You ended last season with a cliffhanger, as the staff is fired. Normally, the show simply resets, and it doesn’t really matter if someone, say, dies. But this time, you came back and picked up the story where you left off.
Corddry: I learned the lesson to not give myself a cliffhanger to try to answer because it’s not really the spirit of the show. There are no thrulines. The only thruline being, the best example of all the different kinds of episodes we find ourselves doing on the show.

Childrens Hospital

Darren Michaels/Warner Bros.

Rob Corddry, Malin Akerman

I imagine the most challenging part of producing Childrens Hospital has been trying to get your busy cast all together. How do you pull it off?
Corddry: We really don’t anymore. There are some episodes where we gather a quorum, a pretty respectable quorum. The finale this season will be probably the highest representation. Nurse Beth [Beth Dover] wasn’t able to make that episode, and she’s the only cast member who won’t be in the two-part finale.

Is there anything you’re still surprised you got away with it?
Corddry: That we were able to save $15,000 and go to Brazil for four days to shoot one 20-second scene that we didn’t even really need for the story to work. I tell you, that was kind of a coup. Even though most viewers have no idea, because you could have easily done that with a green screen. They have no idea that we did it, and we don’t care because it was a blast.

It was a personal victory.
Corddry: It was a personal victory, and one that we were going, “What are we doing?!”

And you never got many notes from Adult Swim, right? So when you set an entire season on an Army base in Japan, they just went with it.
Corddry: The notes we get were more like, [Adult Swim executive vice president and creative director] Mike Lazzo, we consider him another one of our collaborators. He’s just 3,000 miles away [in Atlanta]. He will give us very few notes when he reads the scripts for the first time. Usually his ideas are definitely pointed toward elevating the show, the episode or just a little moment. If he gives us a note, we’ll more than likely take it.

Do you ever get used to driving down the street and seeing big billboards of Childrens Hospital, featuring you as Blake in his creepy clown makeup?
Corddry: No, certainly not. What I’ve been enjoying is this season’s billboards have been particularly defaced. In not very creative ways, it’s usually your run of the mill penis drawn on my face. Or some curse word. But this one, I think because it’s a closeup of my face holding a gory heart, people are like, “Oh, I’m about to write on that shit!” It’s nice, because it’s getting more attention.

It’s vandalizing something that’s already out of the mainstream.
Corddry: Exactly. We vandalize the streets by putting it up. It’s only fitting that people would vandalize it further.

Talk about HBO’s Ballers. I imagine it couldn’t be more different, going from Childrens Hospital to chopping it up with The Rock on that show.
Corddry: They are definitely two different worlds! We wrapped about two or three weeks ago. Season 2 was great. I love second seasons of shows, because the creators have figured out what the show is and they’re still excited to map out a season of it. I didn’t expect Season 2 to be this interesting. There are some really cool character arcs.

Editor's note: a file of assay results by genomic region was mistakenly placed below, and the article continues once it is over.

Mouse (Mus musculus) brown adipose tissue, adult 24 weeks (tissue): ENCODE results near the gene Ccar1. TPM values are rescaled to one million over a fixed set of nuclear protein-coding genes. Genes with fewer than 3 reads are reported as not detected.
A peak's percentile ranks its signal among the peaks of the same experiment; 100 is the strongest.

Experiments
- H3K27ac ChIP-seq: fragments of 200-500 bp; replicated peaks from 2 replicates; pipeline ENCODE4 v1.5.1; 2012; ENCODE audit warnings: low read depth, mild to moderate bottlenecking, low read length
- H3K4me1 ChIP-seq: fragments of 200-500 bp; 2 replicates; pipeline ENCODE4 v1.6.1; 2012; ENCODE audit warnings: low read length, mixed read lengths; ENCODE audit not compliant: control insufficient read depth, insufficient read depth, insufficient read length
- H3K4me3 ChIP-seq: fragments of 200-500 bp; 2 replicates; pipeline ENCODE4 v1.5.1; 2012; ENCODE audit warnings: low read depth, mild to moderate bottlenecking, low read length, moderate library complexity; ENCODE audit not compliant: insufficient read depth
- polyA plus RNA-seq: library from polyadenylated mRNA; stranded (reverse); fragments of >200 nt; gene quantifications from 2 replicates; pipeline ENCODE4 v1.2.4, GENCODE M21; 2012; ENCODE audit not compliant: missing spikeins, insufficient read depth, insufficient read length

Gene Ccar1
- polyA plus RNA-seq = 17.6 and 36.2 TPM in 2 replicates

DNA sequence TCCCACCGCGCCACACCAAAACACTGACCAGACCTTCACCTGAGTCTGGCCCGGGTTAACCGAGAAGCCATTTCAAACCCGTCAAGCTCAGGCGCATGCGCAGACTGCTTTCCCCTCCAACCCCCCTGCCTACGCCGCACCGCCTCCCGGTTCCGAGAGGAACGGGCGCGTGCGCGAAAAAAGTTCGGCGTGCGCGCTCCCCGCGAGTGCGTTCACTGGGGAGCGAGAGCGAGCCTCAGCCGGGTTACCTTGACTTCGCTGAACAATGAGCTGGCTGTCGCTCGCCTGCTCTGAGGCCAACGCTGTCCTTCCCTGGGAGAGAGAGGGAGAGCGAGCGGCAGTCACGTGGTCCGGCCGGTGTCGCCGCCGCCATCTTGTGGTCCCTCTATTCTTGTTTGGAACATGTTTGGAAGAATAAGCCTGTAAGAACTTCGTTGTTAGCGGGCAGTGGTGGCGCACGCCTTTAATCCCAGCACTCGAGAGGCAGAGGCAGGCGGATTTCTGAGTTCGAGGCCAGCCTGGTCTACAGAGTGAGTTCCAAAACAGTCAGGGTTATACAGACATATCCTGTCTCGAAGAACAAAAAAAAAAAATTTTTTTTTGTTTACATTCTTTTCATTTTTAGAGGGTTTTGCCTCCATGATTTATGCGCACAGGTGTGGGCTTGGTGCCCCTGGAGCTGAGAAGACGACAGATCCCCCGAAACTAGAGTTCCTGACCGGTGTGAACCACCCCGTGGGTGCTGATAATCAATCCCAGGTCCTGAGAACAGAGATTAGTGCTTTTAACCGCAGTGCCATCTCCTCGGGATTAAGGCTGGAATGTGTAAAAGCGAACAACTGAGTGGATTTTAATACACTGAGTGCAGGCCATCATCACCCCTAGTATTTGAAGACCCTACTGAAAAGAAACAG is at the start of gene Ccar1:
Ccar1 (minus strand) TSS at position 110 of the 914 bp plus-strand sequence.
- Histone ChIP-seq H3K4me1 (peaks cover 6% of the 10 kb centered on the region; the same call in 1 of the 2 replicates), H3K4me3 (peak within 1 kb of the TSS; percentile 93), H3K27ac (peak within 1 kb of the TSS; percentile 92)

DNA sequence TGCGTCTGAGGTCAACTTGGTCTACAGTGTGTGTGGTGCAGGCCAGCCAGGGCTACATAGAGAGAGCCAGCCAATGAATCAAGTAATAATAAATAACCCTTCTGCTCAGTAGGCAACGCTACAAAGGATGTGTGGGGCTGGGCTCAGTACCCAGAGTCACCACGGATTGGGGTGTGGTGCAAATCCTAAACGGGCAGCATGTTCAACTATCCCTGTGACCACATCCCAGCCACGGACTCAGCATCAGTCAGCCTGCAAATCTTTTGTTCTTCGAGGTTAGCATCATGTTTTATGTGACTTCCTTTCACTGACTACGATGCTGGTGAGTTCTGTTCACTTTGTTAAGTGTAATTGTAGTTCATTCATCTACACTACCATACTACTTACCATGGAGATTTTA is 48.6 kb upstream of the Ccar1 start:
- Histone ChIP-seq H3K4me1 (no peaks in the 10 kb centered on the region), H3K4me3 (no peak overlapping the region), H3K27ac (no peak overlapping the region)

Anything you can tell us about your character, Joe?
Corddry: It’s hard to explain, I don’t want to give anything away. It’s a magnified version of Joe. At the same time there’s a role reversal. My character is forced to be responsible in a way that perhaps he doesn’t welcome. Boy, that was so clunky. I find it so hard to talk about shows I can’t talk about!

Safe to say there’s a new company, and the dynamic has changed.
Corddry: That’s a good way to say it. I love reading the new scripts like a viewer. I know I would love this show if I wasn’t on it, with a much different part of myself than how I would love Childrens Hospital if I wasn’t on it. They are both that different in terms of their tone and audience.

What does The Rock think of Childrens Hospital?
Corddry: I don’t know if he knows it exists! Although he loves Hot Tub Time Machine. There’s a little crossover in terms of humor. But there’s way more heart to Hot Tub Time Machine. That’s the most ridiculous sentence I’ve ever said. But I’d be very curious to hear his honest reaction. Because he’s a funny guy. I can see his tastes running to the absurd.

Was there any chance of having Dwayne Johnson guest star on the final season of Childrens?
Corddry: [Laughs] You know, I guess not. He was probably shooting something. The short answer is no. I don’t want to bug him. When I’m on the set I have no problem bugging him. But I don’t want to bug him off the set!

It’s pilot season, any chance you might look at any network stuff?
Corddry: I could, although I’m owned by HBO right now. Who knows what network will look like a year from now, two years from now. I would like to still create things to act in or not act in for whatever network, be it major or minor, that the idea itself would seem to fit.

How do you want Childrens Hospital to be remembered? What is the show’s legacy?
Corddry: I have no idea. I tend not to think in epitaphs. I know I’ll look at it as a perfect representation of my personal life journey at the time. My arc during the last eight years. I can use Childrens Hospital to mark out all these cool things. It’s just a personal experience for me. I don’t think people will think ill of it. I hope people think, “That thing was funny, and kind of dumb and meaningless. And funny because it was meaningless!”